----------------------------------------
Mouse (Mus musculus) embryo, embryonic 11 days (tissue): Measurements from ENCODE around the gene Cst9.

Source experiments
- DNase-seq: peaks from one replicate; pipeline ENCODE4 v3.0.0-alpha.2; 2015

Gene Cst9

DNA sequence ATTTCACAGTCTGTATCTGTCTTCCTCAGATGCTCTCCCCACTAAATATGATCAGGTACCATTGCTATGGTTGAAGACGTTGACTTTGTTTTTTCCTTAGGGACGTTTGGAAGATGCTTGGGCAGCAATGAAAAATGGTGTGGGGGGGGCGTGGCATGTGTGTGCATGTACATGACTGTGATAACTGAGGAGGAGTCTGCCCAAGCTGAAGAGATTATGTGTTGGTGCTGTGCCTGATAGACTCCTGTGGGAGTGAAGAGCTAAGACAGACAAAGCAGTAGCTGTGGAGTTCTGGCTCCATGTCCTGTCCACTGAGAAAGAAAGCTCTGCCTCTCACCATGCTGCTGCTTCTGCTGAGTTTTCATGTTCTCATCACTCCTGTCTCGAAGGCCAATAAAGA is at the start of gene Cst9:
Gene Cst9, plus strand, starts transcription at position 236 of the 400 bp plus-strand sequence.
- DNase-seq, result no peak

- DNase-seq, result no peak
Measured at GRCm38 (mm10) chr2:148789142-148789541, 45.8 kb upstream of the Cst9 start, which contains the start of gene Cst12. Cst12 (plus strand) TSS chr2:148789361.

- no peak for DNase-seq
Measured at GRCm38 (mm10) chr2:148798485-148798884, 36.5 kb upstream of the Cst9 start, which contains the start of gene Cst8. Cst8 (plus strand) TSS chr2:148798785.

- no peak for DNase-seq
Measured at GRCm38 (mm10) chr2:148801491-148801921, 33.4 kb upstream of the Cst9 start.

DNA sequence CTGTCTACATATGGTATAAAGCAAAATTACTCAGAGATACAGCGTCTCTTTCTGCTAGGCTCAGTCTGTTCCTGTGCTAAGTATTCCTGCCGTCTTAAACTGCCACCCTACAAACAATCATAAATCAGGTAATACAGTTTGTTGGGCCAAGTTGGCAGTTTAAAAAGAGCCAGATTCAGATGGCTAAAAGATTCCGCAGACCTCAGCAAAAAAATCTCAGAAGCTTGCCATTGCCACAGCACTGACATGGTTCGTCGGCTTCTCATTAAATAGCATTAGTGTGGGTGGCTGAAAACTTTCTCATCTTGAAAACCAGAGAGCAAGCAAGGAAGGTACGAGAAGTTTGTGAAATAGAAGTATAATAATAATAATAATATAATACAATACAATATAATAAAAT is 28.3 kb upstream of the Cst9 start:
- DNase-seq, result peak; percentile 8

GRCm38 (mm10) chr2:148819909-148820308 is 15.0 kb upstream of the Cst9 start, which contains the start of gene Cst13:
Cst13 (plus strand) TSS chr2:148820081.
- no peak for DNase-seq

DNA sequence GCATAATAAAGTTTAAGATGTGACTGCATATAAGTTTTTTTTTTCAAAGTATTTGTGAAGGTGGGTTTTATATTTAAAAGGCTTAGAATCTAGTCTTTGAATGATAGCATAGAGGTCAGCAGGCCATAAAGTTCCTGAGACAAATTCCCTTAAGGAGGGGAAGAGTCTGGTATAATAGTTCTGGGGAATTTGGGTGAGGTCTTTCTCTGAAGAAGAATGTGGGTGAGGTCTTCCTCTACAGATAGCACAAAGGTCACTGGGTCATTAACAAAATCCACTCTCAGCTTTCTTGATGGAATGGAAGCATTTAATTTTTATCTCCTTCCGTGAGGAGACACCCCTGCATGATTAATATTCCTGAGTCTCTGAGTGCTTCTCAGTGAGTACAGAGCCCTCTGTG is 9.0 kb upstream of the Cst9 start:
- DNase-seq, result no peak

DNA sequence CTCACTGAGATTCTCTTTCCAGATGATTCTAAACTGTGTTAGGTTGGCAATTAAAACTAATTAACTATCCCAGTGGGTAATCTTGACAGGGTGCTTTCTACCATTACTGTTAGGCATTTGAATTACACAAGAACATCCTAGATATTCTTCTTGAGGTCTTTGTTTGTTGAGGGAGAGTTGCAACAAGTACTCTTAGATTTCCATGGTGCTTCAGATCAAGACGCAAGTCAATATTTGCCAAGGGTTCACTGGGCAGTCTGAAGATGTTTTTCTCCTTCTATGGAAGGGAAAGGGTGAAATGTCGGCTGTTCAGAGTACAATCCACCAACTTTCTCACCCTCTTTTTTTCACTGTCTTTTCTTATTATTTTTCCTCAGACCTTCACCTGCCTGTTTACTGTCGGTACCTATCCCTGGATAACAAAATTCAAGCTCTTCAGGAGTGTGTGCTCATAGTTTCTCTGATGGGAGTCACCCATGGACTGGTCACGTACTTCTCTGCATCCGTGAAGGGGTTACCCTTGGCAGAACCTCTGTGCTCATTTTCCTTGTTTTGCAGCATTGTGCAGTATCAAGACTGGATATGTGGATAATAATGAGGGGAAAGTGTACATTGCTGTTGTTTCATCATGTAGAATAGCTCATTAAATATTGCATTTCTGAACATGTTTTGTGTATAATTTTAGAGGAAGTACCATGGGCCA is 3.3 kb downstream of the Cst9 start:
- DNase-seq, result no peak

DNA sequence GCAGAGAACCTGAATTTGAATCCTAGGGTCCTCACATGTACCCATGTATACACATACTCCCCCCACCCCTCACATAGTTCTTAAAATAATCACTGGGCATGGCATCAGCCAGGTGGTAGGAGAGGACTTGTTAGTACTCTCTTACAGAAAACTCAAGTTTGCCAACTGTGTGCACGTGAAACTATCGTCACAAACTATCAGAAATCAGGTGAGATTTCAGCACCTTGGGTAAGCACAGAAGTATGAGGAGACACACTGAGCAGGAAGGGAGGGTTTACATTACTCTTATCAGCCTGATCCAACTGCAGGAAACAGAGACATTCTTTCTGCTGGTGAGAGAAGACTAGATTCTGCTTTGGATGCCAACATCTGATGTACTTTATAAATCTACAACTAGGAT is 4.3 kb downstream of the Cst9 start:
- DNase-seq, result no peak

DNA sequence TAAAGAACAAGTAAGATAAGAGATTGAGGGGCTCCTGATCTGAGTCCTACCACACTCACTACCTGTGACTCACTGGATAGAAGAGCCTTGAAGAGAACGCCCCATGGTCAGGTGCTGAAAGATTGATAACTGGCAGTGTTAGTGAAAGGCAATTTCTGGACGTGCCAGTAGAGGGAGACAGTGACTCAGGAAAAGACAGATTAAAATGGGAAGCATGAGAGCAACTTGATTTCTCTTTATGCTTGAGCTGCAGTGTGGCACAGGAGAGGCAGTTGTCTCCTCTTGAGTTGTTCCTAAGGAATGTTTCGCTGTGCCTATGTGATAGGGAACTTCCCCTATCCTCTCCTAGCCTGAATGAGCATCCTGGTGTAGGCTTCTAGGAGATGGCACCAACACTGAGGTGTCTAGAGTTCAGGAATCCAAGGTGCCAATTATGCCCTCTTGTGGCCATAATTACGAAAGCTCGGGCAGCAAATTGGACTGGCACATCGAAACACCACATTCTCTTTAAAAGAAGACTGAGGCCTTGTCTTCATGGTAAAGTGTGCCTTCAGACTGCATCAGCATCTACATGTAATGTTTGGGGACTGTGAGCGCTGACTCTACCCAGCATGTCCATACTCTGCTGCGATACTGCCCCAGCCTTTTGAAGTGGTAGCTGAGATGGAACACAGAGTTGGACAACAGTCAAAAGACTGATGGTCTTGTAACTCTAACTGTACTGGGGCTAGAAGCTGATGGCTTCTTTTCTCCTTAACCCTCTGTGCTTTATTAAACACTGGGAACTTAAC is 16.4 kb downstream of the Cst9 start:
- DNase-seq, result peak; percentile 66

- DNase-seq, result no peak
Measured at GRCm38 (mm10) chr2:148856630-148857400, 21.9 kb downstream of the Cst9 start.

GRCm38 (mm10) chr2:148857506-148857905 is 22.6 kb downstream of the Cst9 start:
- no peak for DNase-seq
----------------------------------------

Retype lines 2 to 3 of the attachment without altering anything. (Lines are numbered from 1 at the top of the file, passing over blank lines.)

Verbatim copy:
Source experiments
- DNase-seq: peaks from one replicate; pipeline ENCODE4 v3.0.0-alpha.2; 2015